Figure 3

The anatomic locations of the selection features. (A) The 124 selected features from the ensemble method were mapped back to the brain volume. (B) Overlay of the selected features to the regions identified by group-wise statistical analysis. The 124 selected features from the ensemble method were mapped to the brain regions identified by group-wise statistical test. In the figure, the 124 selected features are marked with the red color and the regions identified by group-wise statistical test are marked with the blue color.

The anatomic overlapping of the selected features with the brain regions from the previous studies indicates that the feature selection procedure provides another means to identify the brain regions that may be involved in the psychological process of deception. However, it should be noted the method in this study for identifying the brain regions is significantly different from the previous ones. In the previous analysis [5], all fMRI images associated with one type of event, e.g., truth or lie, were pooled from all subjects, followed by group-wise comparison to identify the regions with differential brain activities. Therefore, the procedure was not classification oriented, and the features from this procedure resulted in a relatively poor classification performance using our methods. On the other hand, the feature selection approach from this study combines the procedure of using t-maps to remove background noise and selecting features that are relevant to the classification. Therefore, it is not surprising that the features from this task-oriented procedure significantly enhanced classification performance.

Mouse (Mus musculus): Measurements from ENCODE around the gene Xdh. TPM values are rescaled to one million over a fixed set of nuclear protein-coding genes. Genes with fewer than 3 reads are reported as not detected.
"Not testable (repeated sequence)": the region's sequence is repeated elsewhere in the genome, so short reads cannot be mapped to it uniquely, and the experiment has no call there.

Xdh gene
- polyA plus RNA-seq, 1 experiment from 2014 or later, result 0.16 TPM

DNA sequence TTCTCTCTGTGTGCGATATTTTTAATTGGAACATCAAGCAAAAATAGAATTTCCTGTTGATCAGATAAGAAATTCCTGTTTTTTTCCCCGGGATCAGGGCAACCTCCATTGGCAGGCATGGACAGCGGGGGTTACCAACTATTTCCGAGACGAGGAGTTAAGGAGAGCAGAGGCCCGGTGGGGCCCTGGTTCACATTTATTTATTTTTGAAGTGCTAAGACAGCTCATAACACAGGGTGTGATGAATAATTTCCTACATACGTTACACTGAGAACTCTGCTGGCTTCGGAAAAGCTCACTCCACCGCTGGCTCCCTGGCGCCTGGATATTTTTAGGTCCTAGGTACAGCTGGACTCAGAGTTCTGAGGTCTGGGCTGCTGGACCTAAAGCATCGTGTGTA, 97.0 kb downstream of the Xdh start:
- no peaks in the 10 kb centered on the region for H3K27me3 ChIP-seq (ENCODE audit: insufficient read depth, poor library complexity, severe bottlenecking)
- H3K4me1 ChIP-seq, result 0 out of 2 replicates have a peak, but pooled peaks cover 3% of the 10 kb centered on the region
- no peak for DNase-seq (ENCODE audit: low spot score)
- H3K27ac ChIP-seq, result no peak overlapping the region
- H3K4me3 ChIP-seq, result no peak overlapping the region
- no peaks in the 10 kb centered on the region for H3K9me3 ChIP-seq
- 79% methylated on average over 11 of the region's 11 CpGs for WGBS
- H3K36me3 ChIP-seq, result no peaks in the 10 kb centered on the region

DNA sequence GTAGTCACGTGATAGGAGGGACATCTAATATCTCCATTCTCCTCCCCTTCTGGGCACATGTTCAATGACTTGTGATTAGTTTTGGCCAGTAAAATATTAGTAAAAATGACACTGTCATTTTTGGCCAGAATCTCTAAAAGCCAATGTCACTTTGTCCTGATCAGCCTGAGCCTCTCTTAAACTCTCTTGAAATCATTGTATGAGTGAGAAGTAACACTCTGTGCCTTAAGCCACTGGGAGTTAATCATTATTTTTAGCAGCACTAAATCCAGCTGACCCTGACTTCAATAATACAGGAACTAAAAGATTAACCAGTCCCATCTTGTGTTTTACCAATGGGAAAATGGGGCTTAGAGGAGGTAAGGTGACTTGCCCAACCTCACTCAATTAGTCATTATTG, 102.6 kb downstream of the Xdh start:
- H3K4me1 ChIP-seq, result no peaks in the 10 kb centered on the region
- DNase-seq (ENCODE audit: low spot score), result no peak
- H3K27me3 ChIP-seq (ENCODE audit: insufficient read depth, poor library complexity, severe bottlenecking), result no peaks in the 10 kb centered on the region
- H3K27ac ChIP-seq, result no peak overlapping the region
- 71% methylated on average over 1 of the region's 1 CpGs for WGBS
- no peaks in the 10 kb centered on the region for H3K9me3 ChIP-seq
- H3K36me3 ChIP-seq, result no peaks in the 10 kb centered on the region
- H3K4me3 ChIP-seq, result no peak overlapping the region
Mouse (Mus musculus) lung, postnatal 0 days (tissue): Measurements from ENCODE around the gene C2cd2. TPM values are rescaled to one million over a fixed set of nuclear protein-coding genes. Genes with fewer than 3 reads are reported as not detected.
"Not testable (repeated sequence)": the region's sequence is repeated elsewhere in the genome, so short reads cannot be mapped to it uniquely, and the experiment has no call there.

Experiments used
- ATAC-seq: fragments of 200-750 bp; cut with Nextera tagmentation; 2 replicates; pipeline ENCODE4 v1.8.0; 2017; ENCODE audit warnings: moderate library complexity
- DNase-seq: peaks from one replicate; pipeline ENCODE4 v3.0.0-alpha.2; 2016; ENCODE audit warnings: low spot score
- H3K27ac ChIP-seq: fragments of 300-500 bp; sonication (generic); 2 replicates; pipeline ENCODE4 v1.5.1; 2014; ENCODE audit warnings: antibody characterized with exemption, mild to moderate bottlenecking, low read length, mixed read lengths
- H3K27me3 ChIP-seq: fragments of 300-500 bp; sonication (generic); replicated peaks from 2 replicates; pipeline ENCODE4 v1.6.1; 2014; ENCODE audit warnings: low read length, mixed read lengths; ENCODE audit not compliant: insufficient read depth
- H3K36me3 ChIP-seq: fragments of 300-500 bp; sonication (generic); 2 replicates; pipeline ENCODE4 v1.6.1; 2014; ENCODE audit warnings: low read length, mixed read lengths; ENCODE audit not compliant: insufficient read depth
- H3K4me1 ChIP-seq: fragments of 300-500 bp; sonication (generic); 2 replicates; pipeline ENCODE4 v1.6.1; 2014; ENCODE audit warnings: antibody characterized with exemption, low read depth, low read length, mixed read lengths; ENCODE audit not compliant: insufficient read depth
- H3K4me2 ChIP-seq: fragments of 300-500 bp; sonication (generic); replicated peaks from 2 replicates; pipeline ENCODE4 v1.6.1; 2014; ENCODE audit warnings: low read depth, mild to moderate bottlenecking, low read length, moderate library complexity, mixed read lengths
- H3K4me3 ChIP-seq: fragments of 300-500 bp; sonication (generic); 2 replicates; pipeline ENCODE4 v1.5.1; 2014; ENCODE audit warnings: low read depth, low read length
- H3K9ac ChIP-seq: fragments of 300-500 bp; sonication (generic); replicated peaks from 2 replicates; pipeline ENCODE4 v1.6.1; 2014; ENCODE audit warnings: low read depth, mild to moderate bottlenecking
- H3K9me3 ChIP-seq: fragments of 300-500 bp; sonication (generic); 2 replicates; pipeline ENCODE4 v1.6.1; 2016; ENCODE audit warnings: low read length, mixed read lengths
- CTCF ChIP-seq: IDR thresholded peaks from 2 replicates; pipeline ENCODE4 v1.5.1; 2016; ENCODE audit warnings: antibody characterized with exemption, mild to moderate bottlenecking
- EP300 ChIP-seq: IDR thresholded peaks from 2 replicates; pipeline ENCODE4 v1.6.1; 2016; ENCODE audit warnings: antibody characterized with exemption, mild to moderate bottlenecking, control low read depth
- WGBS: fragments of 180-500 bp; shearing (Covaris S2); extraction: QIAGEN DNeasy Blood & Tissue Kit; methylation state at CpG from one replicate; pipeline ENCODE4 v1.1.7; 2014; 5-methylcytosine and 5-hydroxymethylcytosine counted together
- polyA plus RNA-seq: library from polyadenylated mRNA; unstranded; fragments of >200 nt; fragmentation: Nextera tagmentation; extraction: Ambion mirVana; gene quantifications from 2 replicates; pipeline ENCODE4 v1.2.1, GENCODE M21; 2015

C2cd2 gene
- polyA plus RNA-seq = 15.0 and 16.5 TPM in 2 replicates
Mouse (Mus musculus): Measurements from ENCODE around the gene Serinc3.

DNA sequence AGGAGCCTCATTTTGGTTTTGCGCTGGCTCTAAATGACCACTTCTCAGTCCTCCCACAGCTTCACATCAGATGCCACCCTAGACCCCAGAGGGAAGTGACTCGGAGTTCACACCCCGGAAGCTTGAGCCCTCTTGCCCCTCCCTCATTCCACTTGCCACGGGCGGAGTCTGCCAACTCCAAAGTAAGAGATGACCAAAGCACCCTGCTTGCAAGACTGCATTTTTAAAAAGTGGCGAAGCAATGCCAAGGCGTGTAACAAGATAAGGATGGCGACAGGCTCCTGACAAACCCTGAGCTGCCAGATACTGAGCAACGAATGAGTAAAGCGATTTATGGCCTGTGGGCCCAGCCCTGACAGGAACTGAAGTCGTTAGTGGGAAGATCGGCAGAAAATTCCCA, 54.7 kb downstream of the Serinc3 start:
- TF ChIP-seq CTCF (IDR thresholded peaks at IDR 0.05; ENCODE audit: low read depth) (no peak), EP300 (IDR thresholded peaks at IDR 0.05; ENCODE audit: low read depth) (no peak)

Conclusion

In this study, we investigated the utility of feature selection in fMRI-based detection of deception. The high dimensionality of fMRI data makes it a difficult task to directly utilize the original data as input for classification algorithms. Our results indicate that feature selection not only enhances classification accuracy in fMRI-based detection of deception when compared to the models that rely on dimension reduction, but also provides support for the biological hypothesis that brain activities in certain regions of brain are important for the discrimination of deception. While these conclusions were obtained in the setting of detection of deception, the general approach of feature selection is applicable to the identification of other fMRI-based biomarkers.

Methods

fMRI data processing

The data are from a previously published study of fMRI detection of deception [5]. Briefly, a test participant was instructed to take a ring or a watch before the fMRI scan and was asked to lie regarding which object he/she took. Then, fMRI scans were acquired while the subject responded to the visually presented questions. Four types of questions were asked: neutral, truth, lie and control. All images associated with one type of event from a subject were grouped and were modeled with a general linear model using the statistical parametric mapping (SPM2) software package [24]. For each subject, the procedure produced 4 parametric maps, referred to as β-maps, corresponding to the 4 types of questions. Each voxel in these maps contained the estimated parameter of the general linear model, reflecting the influence of the event on the BOLD signal. Pooling the data from 61 subjects led to a data set consisting of 61 β-maps labeled with truth class and 61 maps labeled as lie class. In order to normalize the influence of the events, the β-maps corresponding to the lie and truth events were further compared to that of the neutral event to produce truth-vs-neutral and lie-vs-neutral t-statistics maps, referred to as t-maps. A standard gray-matter map was applied to the β-maps and t-maps, such that the values of 65,166 voxels corresponding to brain gray matter were retained and used as input features for classification. Through a series of test, we found that the classification performances of all classifiers were consistently better using t-maps rather than β-maps (data not shown) as input. Therefore the following results reflect using t-maps as input features.